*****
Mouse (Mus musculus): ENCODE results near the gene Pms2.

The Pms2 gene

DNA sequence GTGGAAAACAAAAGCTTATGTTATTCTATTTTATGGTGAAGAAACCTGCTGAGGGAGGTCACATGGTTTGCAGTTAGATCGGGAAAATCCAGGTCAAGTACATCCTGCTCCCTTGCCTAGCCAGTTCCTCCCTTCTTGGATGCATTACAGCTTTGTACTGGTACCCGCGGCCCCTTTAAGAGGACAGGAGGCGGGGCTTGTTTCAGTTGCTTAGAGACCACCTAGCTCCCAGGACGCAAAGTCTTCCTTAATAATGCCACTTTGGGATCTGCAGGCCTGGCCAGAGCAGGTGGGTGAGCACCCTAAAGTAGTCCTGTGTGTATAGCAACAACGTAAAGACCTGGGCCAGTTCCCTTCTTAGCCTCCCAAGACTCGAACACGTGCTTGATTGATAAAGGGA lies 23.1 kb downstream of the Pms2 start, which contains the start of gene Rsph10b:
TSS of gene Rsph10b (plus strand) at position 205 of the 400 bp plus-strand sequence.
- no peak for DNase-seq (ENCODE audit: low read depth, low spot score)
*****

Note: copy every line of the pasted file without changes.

Mouse (Mus musculus): ENCODE results near the gene Pms2.

The Pms2 gene

DNA sequence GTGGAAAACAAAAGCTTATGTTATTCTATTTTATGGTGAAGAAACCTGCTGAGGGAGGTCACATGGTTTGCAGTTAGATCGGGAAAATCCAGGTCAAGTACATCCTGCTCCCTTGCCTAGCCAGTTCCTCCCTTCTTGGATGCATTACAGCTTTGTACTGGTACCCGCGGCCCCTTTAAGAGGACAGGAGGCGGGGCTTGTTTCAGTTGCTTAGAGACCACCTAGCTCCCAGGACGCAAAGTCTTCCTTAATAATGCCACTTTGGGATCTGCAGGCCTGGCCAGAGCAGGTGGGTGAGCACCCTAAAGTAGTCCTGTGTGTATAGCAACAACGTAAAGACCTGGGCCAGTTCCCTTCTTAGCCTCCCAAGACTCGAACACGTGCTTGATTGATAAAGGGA lies 23.1 kb downstream of the Pms2 start, which contains the start of gene Rsph10b:
TSS of gene Rsph10b (plus strand) at position 205 of the 400 bp plus-strand sequence.
- no peak for DNase-seq (ENCODE audit: low read depth, low spot score)